Note: WiFi Sense was a new feature built into the first Windows 10 update in 2015. However, in the Summer of 2016 this feature was disabled in the Windows 10 Anniversary update.
WiFi Sense allowed you to share your WiFi connection passwords with your friends and colleagues. The idea was that if somebody came to your home, you could just share the connection with them without having to share the password. In fact, you were able to share your WiFi connections with any of your contacts including those in Outlook, Skype, and even Facebook.
According to an article by Blair Hanley Frank, Microsoft had started its WiFi Sense technology with its Windows Mobile phone operating system and then included it for systems with Windows 10. While Microsoft portrayed this technology as a convenience and security feature, it is easy to imagine a few scenarios where WiFi Sense would have been dangerous.
Security Risks with Microsoft Wifi Sense
One scenario that could have been particularly dangerous would have been sharing your work WiFi connection. IT admins spend a great deal of time trying to lock down all of their Internet connections. In fact, you might see IT admins walking around with WiFi scanners and checking for rogue access points or unsanctioned WiFi access points.
Some organizations will rotate their SSID and passphrase on a regular basis to ensure that only the people that should have access do indeed have access. Unfortunately, Microsoft’s WiFi Sense could have circumvented all of this work, by making it possible to share the password with a user’s contact database.
Convenience often comes at a cost. Any IT admin could tell you that the ability to easily get WiFi is a risky convenience, for organizations of any size. Whether your organization is trying to minimize the effect of WiFi Sense or you just want to secure your WiFi network, there is a simple solution to address both of these scenarios.
Fixing Wifi Security Holes
Many WiFi networks are accessible by simply using an SSID and passphrase especially those of small-to-medium sized organizations. In today’s era, where digital assets are king, that’s not enough security. Each person accessing the network should be uniquely authenticated. That way IT admins know exactly who is on their network and who should have access.
Accomplishing unique access doesn’t need to be overly difficult. There are two ways to ensure that every user on your network is uniquely authenticated.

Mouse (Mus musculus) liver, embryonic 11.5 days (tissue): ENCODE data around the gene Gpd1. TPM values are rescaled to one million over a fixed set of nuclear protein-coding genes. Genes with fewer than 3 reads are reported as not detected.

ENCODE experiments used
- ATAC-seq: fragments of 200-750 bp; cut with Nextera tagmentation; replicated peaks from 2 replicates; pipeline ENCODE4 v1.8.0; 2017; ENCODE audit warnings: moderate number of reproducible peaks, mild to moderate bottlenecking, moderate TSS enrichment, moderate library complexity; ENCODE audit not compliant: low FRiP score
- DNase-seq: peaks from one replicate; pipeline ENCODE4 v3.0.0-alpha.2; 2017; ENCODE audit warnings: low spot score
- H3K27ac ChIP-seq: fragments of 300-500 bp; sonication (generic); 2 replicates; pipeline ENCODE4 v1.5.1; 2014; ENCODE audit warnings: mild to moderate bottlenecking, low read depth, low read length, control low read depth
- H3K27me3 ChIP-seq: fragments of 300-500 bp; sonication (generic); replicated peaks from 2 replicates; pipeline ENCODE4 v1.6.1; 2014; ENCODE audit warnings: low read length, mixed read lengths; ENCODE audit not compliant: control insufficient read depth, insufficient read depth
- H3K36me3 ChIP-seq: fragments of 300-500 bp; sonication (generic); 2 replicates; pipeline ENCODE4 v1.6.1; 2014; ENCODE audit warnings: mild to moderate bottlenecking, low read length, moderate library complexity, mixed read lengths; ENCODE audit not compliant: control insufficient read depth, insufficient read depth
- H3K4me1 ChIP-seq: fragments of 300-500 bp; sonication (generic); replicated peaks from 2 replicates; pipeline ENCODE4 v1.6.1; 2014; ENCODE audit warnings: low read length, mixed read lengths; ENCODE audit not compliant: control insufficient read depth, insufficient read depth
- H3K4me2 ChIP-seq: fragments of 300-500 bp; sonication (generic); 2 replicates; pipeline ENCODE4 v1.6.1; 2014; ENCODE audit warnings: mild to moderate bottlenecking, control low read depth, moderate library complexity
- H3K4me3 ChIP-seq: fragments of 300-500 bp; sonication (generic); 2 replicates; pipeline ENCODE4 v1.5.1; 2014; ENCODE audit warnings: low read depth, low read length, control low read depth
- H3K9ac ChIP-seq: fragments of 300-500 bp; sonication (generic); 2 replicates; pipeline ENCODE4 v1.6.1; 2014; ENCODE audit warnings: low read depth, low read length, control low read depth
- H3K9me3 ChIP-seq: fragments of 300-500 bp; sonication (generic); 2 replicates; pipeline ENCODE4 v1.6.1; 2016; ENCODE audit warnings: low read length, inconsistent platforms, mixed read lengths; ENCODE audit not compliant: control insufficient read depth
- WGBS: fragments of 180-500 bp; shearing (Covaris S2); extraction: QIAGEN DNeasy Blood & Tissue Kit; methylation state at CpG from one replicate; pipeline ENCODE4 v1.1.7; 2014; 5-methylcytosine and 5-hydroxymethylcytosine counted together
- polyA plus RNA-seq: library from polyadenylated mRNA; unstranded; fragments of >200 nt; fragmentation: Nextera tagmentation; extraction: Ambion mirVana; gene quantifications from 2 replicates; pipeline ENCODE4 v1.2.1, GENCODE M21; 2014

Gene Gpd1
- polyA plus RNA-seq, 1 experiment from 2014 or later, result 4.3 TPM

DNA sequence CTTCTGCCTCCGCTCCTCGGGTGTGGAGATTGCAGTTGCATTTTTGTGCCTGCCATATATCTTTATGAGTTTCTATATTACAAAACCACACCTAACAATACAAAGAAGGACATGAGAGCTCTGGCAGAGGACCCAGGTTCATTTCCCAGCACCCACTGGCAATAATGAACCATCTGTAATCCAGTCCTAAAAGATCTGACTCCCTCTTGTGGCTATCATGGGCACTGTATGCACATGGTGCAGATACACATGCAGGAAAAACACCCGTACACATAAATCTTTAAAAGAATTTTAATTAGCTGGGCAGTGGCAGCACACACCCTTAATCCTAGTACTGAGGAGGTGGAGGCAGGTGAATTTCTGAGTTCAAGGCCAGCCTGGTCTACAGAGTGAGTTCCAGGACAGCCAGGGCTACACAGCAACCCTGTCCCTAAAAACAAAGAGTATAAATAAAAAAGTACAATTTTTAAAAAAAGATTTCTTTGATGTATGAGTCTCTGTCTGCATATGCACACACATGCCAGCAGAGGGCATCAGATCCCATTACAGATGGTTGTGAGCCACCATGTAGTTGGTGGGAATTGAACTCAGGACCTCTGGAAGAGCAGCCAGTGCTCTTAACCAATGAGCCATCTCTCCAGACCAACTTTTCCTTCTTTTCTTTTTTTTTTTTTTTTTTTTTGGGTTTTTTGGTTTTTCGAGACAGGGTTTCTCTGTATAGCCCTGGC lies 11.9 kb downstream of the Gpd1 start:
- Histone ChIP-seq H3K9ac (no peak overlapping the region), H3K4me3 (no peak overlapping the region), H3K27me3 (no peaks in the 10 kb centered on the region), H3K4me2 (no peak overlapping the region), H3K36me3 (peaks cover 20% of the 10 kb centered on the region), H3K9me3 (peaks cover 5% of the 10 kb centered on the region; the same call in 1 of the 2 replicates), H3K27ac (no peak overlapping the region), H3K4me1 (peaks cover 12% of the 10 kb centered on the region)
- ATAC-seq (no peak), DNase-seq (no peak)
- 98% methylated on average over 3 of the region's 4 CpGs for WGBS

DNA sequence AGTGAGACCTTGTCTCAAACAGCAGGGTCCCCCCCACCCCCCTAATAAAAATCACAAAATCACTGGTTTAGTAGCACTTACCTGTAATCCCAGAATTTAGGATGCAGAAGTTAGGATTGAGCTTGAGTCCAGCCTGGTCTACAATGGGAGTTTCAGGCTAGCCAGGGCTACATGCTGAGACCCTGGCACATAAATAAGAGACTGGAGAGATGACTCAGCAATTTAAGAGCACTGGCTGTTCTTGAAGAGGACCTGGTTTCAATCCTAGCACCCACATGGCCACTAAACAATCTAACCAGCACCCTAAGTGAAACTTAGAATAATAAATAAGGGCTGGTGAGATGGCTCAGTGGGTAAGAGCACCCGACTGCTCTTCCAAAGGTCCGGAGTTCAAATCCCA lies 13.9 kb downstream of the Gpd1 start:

Backend your WiFi Access Points through LDAP
Most business class WiFi access points will allow you to integrate with LDAP. You’ll simply point the WAP to your LDAP server. When a user logs on to the WiFi network, they will be prompted through a Web page for their credentials. They enter their credentials and they have access to the network.
Integrate your WAP Infrastructure to your Directory Services through RADIUS
Your directory contains unique usernames and passwords. By connecting that to your WAPs through RADIUS, every person now needs credentials to access the network. Your users will enter their credentials once and then they will be logged on each time.
Both of these methods eliminate the need for sharing an SSID and corresponding passphrase. The user will still need to have credentials to log on.
How to Do It
You might be thinking, “Thanks for the advice. Now how do I actually implement it?”
A simple way to execute this is to leverage JumpCloud’s Directory-as-a-Service solution. JumpCloud’s DaaS provides a hosted cloud-based directory service and allows your WiFi access points to connect to the directory via LDAP or RADIUS. Further, JumpCloud can provide the RADIUS server to ensure that the only piece of hardware or software you have on-premises is your WAPs.
Rest Easy with WiFi Security
In an era of social sharing, some things just shouldn’t be shared. But, as an IT admin, you can’t always control what your users do, so put a system in place that protects your organization. Give JumpCloud’s Directory-as-a-Service and corresponding RADIUS and LDAP integration a try. Your first 10 users are free.
Beyond the WiFi Sense security hole, leveraging RADIUS or LDAP to backend your WiFi infrastructure is an important security practice. It ensures that you know exactly who has access to your network and allows you to tightly control that.